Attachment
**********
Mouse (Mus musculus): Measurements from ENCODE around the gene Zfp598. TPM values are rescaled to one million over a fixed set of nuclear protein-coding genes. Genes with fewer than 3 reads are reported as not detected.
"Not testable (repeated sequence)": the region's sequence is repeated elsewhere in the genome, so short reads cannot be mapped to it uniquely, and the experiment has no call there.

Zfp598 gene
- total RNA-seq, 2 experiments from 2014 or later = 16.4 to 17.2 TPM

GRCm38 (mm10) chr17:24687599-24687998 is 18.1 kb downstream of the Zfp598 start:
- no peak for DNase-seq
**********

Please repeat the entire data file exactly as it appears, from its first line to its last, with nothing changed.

Mouse (Mus musculus): Measurements from ENCODE around the gene Zfp598. TPM values are rescaled to one million over a fixed set of nuclear protein-coding genes. Genes with fewer than 3 reads are reported as not detected.
"Not testable (repeated sequence)": the region's sequence is repeated elsewhere in the genome, so short reads cannot be mapped to it uniquely, and the experiment has no call there.

Zfp598 gene
- total RNA-seq, 2 experiments from 2014 or later = 16.4 to 17.2 TPM

GRCm38 (mm10) chr17:24687599-24687998 is 18.1 kb downstream of the Zfp598 start:
- no peak for DNase-seq